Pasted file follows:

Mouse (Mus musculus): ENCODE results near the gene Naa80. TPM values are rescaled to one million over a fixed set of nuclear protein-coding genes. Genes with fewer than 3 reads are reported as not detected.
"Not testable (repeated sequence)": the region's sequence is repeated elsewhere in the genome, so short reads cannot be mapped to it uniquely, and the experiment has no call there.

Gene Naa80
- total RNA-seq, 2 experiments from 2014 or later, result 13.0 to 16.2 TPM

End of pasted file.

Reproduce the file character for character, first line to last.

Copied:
Mouse (Mus musculus): ENCODE results near the gene Naa80. TPM values are rescaled to one million over a fixed set of nuclear protein-coding genes. Genes with fewer than 3 reads are reported as not detected.
"Not testable (repeated sequence)": the region's sequence is repeated elsewhere in the genome, so short reads cannot be mapped to it uniquely, and the experiment has no call there.

Gene Naa80
- total RNA-seq, 2 experiments from 2014 or later, result 13.0 to 16.2 TPM